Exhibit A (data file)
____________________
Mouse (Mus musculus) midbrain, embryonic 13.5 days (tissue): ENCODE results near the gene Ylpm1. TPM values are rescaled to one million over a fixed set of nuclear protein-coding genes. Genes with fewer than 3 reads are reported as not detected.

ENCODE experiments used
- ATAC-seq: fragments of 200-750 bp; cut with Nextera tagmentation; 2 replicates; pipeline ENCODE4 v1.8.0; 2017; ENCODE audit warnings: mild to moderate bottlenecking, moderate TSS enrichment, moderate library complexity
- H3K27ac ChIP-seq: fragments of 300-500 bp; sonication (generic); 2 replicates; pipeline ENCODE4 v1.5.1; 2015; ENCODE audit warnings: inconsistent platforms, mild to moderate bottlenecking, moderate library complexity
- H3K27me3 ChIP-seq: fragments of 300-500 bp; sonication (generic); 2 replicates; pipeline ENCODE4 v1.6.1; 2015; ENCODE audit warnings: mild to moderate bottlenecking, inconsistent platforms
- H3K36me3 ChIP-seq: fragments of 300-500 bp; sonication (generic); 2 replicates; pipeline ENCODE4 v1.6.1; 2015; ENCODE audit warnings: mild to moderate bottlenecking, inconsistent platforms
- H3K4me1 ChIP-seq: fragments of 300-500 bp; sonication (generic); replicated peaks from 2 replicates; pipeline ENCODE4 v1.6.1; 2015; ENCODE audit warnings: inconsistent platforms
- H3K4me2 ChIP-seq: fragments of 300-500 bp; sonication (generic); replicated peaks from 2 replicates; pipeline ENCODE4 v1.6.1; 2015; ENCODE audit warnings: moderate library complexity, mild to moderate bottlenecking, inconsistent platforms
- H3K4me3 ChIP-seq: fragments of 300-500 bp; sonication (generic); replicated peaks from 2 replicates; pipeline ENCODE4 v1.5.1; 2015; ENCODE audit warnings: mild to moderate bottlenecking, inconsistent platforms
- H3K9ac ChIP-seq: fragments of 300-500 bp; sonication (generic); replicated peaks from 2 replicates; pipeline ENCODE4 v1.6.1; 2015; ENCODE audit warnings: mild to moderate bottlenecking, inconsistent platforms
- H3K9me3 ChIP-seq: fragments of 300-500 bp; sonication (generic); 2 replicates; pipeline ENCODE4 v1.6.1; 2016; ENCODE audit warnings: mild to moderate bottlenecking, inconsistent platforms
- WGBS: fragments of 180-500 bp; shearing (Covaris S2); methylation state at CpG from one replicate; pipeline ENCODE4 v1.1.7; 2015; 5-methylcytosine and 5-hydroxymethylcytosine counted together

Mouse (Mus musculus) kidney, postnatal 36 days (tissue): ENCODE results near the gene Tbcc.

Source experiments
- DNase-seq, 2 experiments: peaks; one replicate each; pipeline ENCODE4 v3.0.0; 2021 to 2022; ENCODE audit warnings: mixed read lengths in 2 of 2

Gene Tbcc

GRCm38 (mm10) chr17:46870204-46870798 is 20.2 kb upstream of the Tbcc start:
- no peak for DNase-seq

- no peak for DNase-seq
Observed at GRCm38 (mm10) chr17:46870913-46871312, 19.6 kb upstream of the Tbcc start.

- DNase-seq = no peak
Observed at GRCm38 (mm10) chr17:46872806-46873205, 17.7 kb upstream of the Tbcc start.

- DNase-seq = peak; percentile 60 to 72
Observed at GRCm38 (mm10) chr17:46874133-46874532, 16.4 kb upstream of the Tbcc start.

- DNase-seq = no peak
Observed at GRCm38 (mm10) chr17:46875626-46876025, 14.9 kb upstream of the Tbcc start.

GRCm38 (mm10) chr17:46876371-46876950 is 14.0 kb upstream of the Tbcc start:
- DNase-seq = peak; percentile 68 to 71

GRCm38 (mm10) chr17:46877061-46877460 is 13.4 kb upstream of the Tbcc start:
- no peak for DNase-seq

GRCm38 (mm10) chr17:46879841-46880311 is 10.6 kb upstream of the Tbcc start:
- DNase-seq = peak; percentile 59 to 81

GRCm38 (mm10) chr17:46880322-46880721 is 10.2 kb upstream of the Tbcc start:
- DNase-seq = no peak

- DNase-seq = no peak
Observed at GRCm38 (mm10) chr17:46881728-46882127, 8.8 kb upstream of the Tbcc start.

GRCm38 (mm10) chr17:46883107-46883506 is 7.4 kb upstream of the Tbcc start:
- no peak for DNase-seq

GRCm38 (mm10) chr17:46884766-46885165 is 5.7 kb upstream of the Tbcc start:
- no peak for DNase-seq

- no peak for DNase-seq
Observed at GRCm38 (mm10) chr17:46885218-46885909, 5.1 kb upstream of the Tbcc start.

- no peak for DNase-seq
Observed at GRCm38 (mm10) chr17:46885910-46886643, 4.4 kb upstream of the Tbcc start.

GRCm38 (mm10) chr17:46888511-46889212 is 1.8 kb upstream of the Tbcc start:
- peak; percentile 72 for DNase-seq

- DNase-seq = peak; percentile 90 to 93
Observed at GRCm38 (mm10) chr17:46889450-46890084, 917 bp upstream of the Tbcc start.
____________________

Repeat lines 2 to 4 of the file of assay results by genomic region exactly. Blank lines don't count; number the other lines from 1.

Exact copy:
ENCODE experiments used
- ATAC-seq: fragments of 200-750 bp; cut with Nextera tagmentation; 2 replicates; pipeline ENCODE4 v1.8.0; 2017; ENCODE audit warnings: mild to moderate bottlenecking, moderate TSS enrichment, moderate library complexity
- H3K27ac ChIP-seq: fragments of 300-500 bp; sonication (generic); 2 replicates; pipeline ENCODE4 v1.5.1; 2015; ENCODE audit warnings: inconsistent platforms, mild to moderate bottlenecking, moderate library complexity